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COVID-19: Early Learning from One of the Epicenters

By IHI Multimedia Team | Monday, March 23, 2020
COVID19 Epicenter

Photo by Markus Spiske | Unsplash


Editor’s note: IHI acknowledges that some of the information below may not seem timely for all readers because of how quickly responses to the COVID-19 pandemic are evolving. However, we present this account of a recent IHI Leadership Alliance call because we believe it will be helpful to others. As the science advances, IHI is committed to continuous learning and improvement. We are working hard to determine how we can best help everyone in the global health and health care community.

On Thursday, March 12, IHI convened a special webinar focused entirely on COVID-19 and the stresses it is creating for our health systems. Panelists from the IHI Leadership Alliance included clinical leaders from two health systems operating within one of the epicenters of the coronavirus outbreak in the US. (We are maintaining the confidentiality of who said exactly what as this was a ground rule for the call.) More than 150 people dialed in for the webinar, representing health systems from across the US.

One of the first revelations from the clinical leaders on the panel was that the health system that treated one of the very first patients in the US with COVID-19 had recently conducted a drill for responding to a potential Ebola outbreak in its special pathogens unit. It’s hard to imagine a stronger demonstration of the importance of effective scenario planning and drilling. This kind of preparation and disaster preparedness, while usually unseen by the public, is a hallmark of effective health systems.

In addition to diligent preparation, the panelists extolled the virtues of rapid-cycle, real-time learning. They are using frequent structured huddles to share data, challenges, and ideas to improve. This kind of daily, iterative learning has been indispensable during the rapidly evolving crisis.

The delay in expanding access to testing was a major topic of the webinar. Shortages of the actual test kits and the restrictive rules about their administration severely compressed capacity as more patients needed to be isolated as they waited for results. The panelists did note that testing was starting to ramp up, but capacity remains stressed.

A surge in the “worried well” is accompanying the increase in people sickened by the virus, and further stressing systems. This is contributing to dangerous shortages, and not only in tests. Facilities are running out of personal protective equipment (PPE) for their staff, ventilators for their patients, and even general supplies.

These unprecedented circumstances have been met with ingenuity and innovation:

  • Floors are being opened and converted to increase surge capacity.
  • Short-term triage stands have been set up outside emergency departments to deal with the steadily increasing number of patients needing care.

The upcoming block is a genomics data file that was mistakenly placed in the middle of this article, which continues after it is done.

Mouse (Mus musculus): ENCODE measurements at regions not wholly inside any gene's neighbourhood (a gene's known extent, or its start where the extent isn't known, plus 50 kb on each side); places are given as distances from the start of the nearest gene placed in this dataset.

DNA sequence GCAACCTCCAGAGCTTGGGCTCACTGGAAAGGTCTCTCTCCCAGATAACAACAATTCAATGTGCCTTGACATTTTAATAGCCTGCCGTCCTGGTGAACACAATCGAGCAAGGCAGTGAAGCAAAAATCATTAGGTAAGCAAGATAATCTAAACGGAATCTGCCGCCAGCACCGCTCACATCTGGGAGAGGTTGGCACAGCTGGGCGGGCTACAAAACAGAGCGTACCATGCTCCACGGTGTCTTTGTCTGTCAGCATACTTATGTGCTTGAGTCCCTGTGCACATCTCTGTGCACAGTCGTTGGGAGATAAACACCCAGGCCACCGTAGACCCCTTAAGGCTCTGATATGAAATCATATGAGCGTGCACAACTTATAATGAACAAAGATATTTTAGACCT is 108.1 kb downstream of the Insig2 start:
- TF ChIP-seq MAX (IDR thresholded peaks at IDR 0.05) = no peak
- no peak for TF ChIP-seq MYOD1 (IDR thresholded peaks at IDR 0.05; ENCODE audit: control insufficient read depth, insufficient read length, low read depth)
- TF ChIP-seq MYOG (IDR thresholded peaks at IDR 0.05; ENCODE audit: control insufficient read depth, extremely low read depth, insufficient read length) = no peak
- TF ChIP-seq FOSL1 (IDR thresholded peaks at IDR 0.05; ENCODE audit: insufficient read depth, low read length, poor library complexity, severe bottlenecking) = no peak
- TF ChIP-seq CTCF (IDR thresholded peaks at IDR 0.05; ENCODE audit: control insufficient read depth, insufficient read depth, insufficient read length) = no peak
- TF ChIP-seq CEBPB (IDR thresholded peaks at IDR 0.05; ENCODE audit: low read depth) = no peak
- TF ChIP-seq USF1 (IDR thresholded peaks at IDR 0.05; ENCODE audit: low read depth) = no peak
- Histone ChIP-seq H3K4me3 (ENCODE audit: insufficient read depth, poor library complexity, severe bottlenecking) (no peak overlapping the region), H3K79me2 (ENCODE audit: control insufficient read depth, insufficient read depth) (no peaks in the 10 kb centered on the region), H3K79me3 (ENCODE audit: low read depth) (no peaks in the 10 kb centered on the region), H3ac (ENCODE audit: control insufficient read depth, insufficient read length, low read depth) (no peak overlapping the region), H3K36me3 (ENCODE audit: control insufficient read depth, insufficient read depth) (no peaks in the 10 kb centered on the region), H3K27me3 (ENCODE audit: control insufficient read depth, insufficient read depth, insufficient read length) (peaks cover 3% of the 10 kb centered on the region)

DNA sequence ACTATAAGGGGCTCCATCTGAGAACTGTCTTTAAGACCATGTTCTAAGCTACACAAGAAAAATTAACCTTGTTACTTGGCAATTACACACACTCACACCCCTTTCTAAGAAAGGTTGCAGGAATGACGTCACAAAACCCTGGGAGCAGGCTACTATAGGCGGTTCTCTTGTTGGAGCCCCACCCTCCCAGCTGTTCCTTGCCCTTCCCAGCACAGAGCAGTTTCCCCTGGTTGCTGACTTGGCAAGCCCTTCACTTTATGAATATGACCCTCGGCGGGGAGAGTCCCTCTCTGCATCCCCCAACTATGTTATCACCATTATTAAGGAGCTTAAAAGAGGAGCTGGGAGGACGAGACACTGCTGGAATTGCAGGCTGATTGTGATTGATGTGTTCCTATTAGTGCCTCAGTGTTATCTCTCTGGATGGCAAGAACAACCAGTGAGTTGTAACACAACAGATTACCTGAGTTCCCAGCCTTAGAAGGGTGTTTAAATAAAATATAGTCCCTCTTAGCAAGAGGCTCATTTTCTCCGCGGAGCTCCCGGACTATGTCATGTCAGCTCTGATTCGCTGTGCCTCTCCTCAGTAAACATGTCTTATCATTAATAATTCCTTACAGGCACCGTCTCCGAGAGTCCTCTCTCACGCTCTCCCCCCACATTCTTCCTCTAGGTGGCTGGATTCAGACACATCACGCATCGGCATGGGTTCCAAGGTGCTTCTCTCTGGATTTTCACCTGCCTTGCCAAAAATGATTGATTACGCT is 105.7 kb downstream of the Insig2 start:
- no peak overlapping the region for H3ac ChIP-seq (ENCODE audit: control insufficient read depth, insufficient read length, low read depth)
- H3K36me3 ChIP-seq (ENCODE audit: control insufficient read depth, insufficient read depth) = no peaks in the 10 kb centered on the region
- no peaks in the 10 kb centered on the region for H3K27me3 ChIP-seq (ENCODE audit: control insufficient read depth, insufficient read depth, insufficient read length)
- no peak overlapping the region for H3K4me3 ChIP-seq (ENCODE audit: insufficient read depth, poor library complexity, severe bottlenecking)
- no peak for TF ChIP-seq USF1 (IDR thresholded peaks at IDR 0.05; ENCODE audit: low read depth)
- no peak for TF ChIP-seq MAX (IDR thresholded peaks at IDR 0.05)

• Telehealth has proven effective in helping those at home who do not need face-to-face care. The panelists from one health system described how their telehealth department used an online retailer to get an oxygen saturation monitor and a thermometer to the homes of high-risk patients. Self-monitoring was complemented by frequent and regular check-ins from telehealth nurses. Clinicians can monitor patients at home, and the patients feel well-supported.
  • A key theme expressed by the panelists was that this is a community issue, not just a health care issue. Collaboration and coordination across health systems, local health departments, and state, and federal government have never been more crucial. Dealing with this pandemic requires transparent sharing of data – about patient load and capacity, about levels of supplies, and about the effectiveness of new models of care. Local networks also need to collaborate to use their collective voice to reach out to government when needed.

The final topic of the webinar was the workforce. The panelists described in detail the sobering challenges facing their workers. Many health care workers have contracted the virus or have been exposed to someone with the virus and are therefore quarantined and unavailable. Many others have been sickened. The cascade of school closings means parents with children need to be home to care for them, further reducing available staff. And the safety of the workforce is at risk as well, due to compressed capacity, shortages of PPE and other equipment, slow and at times conflicting information, and of course, the rapid spread of the virus itself. These burdens and risks are faced not only by clinicians, but by staff at every level and in every department.

Not surprisingly, the panelists on this special webinar painted a grim picture. What was surprising was the tone of their remarks – calm, confident, competent, hopeful. Health professionals and first responders are often celebrated in our society. Crises like this one are a powerful reminder of why.

You may also be interested in:

COVID-19 Clinical Practice Guidance and Resources

PPE’s for Health Care Workers: Act Now to Protect Those Caring for Us All

More COVID-19 Guidance and Resources

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